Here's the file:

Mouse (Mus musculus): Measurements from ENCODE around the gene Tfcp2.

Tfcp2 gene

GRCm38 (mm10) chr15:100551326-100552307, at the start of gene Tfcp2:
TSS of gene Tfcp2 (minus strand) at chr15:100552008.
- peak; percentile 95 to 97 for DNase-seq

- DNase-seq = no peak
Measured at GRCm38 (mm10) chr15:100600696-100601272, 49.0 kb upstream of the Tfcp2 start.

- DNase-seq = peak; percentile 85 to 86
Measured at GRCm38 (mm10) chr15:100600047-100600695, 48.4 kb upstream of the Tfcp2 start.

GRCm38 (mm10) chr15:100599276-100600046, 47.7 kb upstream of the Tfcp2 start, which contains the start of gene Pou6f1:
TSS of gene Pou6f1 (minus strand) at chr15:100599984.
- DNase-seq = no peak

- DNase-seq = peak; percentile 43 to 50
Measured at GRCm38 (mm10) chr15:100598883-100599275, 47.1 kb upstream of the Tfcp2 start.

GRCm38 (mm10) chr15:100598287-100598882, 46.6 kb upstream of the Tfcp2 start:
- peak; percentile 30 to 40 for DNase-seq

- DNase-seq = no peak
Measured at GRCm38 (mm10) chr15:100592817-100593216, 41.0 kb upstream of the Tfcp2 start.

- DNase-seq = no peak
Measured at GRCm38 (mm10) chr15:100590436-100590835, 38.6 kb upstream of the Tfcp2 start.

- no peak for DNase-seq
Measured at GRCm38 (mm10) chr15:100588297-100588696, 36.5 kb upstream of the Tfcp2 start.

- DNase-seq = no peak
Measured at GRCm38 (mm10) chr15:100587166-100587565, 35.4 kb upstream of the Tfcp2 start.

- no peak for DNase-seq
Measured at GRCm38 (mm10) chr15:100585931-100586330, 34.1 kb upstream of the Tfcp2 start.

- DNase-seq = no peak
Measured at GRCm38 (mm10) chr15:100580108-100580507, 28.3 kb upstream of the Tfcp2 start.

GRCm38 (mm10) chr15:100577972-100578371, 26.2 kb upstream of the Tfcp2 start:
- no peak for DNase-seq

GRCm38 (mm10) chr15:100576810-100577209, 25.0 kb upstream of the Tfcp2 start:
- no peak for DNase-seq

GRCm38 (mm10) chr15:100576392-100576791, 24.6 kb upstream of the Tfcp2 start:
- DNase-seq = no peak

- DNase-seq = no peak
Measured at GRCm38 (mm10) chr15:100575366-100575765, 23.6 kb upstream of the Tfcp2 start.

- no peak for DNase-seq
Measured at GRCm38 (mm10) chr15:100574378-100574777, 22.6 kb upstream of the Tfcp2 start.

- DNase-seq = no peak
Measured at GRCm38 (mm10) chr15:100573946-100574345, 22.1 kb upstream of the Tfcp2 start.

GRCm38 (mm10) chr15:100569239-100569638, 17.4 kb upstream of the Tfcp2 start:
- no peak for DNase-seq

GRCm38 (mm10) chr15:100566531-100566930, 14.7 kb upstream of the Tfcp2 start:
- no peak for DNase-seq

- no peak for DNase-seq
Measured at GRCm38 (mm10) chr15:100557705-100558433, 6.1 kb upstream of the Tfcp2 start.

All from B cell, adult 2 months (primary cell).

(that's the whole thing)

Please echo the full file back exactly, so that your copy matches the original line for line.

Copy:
Mouse (Mus musculus): Measurements from ENCODE around the gene Tfcp2.

Tfcp2 gene

GRCm38 (mm10) chr15:100551326-100552307, at the start of gene Tfcp2:
TSS of gene Tfcp2 (minus strand) at chr15:100552008.
- peak; percentile 95 to 97 for DNase-seq

- DNase-seq = no peak
Measured at GRCm38 (mm10) chr15:100600696-100601272, 49.0 kb upstream of the Tfcp2 start.

- DNase-seq = peak; percentile 85 to 86
Measured at GRCm38 (mm10) chr15:100600047-100600695, 48.4 kb upstream of the Tfcp2 start.

GRCm38 (mm10) chr15:100599276-100600046, 47.7 kb upstream of the Tfcp2 start, which contains the start of gene Pou6f1:
TSS of gene Pou6f1 (minus strand) at chr15:100599984.
- DNase-seq = no peak

- DNase-seq = peak; percentile 43 to 50
Measured at GRCm38 (mm10) chr15:100598883-100599275, 47.1 kb upstream of the Tfcp2 start.

GRCm38 (mm10) chr15:100598287-100598882, 46.6 kb upstream of the Tfcp2 start:
- peak; percentile 30 to 40 for DNase-seq

- DNase-seq = no peak
Measured at GRCm38 (mm10) chr15:100592817-100593216, 41.0 kb upstream of the Tfcp2 start.

- DNase-seq = no peak
Measured at GRCm38 (mm10) chr15:100590436-100590835, 38.6 kb upstream of the Tfcp2 start.

- no peak for DNase-seq
Measured at GRCm38 (mm10) chr15:100588297-100588696, 36.5 kb upstream of the Tfcp2 start.

- DNase-seq = no peak
Measured at GRCm38 (mm10) chr15:100587166-100587565, 35.4 kb upstream of the Tfcp2 start.

- no peak for DNase-seq
Measured at GRCm38 (mm10) chr15:100585931-100586330, 34.1 kb upstream of the Tfcp2 start.

- DNase-seq = no peak
Measured at GRCm38 (mm10) chr15:100580108-100580507, 28.3 kb upstream of the Tfcp2 start.

GRCm38 (mm10) chr15:100577972-100578371, 26.2 kb upstream of the Tfcp2 start:
- no peak for DNase-seq

GRCm38 (mm10) chr15:100576810-100577209, 25.0 kb upstream of the Tfcp2 start:
- no peak for DNase-seq

GRCm38 (mm10) chr15:100576392-100576791, 24.6 kb upstream of the Tfcp2 start:
- DNase-seq = no peak

- DNase-seq = no peak
Measured at GRCm38 (mm10) chr15:100575366-100575765, 23.6 kb upstream of the Tfcp2 start.

- no peak for DNase-seq
Measured at GRCm38 (mm10) chr15:100574378-100574777, 22.6 kb upstream of the Tfcp2 start.

- DNase-seq = no peak
Measured at GRCm38 (mm10) chr15:100573946-100574345, 22.1 kb upstream of the Tfcp2 start.

GRCm38 (mm10) chr15:100569239-100569638, 17.4 kb upstream of the Tfcp2 start:
- no peak for DNase-seq

GRCm38 (mm10) chr15:100566531-100566930, 14.7 kb upstream of the Tfcp2 start:
- no peak for DNase-seq

- no peak for DNase-seq
Measured at GRCm38 (mm10) chr15:100557705-100558433, 6.1 kb upstream of the Tfcp2 start.

All from B cell, adult 2 months (primary cell).